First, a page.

*
Javier Bernal, ACMD *

A * triangulation* for a finite set of points **S** in the plane is
a finite collection
of triangles in the plane having pair-wise disjoint interiors, each
of which intersects **S** exactly at its vertices, and the union of
which is the convex hull of **S**.
Given a triangulation **T** for **S**, we say that **T** is * Delaunay*
if for each triangle in **T** there
does not exist a point of **S** inside the circumcircle of the
triangle. A * (Delaunay) tetrahedralization*
is similarly defined with tetrahedra
and spheres taking the place of triangles and circles.

A more general triangulation can be defined.
Let **S** be as above, and let **E** be a finite collection,
possibly empty, of line segments with endpoints in **S** that
intersect only at points in **S**.
We say that a
triangulation **T** for **S** is * constrained by E*
if each line segment in

An algorithm has been developed for the insertion of a line segment into
a constrained Delaunay triangulation by edge-swapping that produces a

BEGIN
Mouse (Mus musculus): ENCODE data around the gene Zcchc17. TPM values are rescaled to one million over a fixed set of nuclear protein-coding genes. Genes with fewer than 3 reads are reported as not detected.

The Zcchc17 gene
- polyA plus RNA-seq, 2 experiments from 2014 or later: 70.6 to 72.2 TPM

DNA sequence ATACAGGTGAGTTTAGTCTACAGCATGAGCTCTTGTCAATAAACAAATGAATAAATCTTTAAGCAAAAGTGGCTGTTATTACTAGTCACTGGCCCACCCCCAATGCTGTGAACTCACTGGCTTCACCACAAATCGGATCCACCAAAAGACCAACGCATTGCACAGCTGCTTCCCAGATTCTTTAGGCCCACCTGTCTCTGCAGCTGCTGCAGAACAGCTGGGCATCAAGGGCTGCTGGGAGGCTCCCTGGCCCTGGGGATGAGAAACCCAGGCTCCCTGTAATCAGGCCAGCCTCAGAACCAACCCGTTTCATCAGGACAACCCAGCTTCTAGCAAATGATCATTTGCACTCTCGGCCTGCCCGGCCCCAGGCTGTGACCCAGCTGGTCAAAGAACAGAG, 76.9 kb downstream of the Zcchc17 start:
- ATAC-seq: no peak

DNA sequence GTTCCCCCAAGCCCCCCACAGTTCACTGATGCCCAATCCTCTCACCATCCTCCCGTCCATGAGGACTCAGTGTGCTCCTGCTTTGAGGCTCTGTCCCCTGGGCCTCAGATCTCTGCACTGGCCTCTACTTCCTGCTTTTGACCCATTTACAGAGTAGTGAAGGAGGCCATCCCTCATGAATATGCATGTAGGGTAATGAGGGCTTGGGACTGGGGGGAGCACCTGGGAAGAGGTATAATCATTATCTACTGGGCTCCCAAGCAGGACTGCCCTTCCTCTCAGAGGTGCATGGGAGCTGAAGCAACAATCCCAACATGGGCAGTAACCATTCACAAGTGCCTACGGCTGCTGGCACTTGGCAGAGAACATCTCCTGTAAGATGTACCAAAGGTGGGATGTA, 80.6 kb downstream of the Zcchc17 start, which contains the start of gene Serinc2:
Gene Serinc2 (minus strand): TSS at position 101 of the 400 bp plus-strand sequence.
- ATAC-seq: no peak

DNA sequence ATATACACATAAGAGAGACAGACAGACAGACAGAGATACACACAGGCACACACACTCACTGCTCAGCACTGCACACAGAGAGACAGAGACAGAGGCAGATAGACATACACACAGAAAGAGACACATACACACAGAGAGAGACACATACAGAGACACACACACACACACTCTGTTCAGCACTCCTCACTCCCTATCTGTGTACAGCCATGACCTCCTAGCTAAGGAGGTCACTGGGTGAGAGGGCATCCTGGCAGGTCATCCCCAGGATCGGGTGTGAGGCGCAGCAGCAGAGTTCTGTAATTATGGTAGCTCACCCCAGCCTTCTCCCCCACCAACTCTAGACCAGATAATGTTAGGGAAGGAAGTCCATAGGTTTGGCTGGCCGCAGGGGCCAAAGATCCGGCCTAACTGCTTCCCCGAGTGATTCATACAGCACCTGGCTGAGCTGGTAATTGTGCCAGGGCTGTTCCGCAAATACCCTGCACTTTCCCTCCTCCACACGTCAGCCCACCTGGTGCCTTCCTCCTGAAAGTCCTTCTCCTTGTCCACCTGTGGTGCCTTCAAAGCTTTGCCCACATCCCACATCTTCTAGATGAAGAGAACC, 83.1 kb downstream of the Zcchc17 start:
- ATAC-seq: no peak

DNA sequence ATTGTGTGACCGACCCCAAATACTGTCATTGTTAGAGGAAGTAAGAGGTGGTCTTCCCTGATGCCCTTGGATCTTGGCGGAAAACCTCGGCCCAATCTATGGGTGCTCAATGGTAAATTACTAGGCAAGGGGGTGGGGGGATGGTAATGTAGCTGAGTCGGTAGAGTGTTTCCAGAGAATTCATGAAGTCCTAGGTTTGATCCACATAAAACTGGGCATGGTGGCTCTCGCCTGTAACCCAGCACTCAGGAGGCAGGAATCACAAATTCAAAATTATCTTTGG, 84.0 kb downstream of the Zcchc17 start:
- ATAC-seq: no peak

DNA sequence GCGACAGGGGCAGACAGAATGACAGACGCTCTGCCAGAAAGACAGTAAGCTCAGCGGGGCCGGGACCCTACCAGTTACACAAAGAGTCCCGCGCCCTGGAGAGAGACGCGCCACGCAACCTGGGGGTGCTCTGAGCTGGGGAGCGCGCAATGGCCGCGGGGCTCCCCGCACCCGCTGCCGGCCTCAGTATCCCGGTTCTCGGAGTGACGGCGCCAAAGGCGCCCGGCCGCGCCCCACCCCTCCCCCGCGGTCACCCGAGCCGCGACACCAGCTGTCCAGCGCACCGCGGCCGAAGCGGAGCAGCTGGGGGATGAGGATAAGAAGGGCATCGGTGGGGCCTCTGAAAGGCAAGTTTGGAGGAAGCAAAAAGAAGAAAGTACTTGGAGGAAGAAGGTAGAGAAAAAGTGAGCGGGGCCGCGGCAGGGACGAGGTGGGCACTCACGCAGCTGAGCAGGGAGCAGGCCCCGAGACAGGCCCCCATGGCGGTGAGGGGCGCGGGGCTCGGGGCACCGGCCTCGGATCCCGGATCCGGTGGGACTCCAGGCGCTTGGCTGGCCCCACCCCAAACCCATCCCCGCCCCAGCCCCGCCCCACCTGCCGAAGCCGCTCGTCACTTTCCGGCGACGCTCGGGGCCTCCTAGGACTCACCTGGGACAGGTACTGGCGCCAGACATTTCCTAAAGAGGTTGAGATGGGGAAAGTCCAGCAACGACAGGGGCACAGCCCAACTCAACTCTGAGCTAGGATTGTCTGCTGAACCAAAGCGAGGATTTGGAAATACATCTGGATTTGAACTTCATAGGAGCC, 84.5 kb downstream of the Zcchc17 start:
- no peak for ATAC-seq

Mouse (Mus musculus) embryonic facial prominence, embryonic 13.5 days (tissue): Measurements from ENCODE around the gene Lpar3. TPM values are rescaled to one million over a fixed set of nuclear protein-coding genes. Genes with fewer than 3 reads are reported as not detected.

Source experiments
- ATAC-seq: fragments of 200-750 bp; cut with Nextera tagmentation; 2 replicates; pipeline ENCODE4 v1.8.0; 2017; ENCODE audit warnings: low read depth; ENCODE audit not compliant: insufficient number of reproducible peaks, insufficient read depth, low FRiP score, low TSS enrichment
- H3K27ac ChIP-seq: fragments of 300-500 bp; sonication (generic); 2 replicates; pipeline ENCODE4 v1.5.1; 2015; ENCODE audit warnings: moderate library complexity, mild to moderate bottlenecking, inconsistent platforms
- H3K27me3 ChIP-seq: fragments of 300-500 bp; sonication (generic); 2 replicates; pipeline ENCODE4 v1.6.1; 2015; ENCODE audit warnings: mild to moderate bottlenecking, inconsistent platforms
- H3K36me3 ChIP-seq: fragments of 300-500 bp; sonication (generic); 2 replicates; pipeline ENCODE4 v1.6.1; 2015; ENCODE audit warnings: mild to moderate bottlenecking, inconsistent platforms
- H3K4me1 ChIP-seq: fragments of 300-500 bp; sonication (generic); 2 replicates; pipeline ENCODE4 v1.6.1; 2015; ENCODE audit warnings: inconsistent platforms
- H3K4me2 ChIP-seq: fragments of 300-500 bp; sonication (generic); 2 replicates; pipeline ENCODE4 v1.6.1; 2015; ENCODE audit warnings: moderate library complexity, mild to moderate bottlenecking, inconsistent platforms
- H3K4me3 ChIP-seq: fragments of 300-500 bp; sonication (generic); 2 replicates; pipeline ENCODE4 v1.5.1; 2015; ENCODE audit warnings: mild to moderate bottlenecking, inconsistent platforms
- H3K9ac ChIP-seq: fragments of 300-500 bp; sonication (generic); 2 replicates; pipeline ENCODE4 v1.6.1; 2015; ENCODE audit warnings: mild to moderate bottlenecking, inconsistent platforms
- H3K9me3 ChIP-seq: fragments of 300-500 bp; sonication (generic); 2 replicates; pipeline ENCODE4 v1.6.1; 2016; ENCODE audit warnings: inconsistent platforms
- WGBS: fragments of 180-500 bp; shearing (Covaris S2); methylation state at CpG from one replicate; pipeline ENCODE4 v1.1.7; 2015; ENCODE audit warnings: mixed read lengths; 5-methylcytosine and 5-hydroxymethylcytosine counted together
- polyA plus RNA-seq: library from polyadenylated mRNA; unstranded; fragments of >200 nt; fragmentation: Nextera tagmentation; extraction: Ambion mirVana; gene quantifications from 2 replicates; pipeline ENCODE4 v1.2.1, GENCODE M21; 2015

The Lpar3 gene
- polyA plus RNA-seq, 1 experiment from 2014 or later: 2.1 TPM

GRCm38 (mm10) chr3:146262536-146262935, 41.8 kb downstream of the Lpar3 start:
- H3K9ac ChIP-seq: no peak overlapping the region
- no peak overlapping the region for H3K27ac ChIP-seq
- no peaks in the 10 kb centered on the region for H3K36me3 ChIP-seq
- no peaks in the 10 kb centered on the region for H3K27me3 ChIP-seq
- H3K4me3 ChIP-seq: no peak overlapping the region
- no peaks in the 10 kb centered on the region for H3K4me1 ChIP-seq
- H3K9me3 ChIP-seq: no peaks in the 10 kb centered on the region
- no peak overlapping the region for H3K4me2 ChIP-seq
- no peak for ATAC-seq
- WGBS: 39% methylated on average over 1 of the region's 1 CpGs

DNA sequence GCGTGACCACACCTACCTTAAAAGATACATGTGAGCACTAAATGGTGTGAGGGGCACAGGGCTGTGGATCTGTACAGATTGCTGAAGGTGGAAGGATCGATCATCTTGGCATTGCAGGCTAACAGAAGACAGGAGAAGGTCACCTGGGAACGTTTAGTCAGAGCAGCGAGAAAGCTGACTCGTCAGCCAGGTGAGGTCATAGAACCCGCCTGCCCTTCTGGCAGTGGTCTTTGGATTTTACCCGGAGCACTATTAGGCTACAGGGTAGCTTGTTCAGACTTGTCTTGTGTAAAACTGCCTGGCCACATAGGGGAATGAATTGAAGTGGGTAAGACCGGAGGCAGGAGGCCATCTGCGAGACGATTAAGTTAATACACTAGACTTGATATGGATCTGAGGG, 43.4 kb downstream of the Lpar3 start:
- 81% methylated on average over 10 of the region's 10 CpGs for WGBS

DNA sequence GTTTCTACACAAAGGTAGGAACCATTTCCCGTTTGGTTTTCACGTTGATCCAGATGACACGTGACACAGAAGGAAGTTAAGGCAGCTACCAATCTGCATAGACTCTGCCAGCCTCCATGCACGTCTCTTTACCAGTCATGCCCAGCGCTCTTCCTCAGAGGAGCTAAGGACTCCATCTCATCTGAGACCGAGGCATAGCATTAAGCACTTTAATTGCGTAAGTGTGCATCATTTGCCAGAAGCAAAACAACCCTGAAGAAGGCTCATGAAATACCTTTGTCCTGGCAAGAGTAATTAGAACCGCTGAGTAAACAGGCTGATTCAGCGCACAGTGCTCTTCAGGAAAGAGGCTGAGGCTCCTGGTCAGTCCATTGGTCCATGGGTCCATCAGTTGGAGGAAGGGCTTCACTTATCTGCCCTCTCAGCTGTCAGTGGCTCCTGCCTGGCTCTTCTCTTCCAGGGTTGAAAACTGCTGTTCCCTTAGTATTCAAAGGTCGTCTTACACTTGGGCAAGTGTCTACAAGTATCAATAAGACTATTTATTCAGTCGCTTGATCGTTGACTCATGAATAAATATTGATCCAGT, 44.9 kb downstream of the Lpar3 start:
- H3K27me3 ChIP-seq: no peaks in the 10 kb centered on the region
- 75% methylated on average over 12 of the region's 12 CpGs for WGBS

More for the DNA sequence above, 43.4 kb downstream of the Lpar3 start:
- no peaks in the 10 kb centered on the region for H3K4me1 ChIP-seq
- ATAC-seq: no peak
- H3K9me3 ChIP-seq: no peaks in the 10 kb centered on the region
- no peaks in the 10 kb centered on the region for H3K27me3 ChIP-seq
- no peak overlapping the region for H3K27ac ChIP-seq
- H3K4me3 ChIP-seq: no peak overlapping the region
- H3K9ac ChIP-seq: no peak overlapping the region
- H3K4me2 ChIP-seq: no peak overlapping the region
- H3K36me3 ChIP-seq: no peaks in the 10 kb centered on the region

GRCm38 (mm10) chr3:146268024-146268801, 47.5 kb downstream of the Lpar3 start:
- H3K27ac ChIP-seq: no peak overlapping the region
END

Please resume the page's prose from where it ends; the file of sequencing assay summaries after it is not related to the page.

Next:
Delaunay constrained triangulation with the line segment as an additional
constraint. A **3-** dimensional version of the algorithm without
the optimization steps for the Delaunay property has also been developed
for attempting to insert a line segment into a tetrahedralization.
It has been shown that for certain cases the
failure of this algorithm to insert a line segment into a tetrahedralization
is an indication that unless new vertices are added to the tetrahedralization
the insertion is not possible. Finally,
**3-**dimensional problems have been identified that can be approached
algorithmically as if they are **2-**dimensional.

The ability to insert line segments is required when modeling surfaces
that have breaks in their continuity or smoothness. **2-** and **3-**dimensional
algorithms for the insertion of line segments are currently being
developed and implemented. The **3-**dimensional algorithm may require the
addition of new vertices to the tetrahedralization.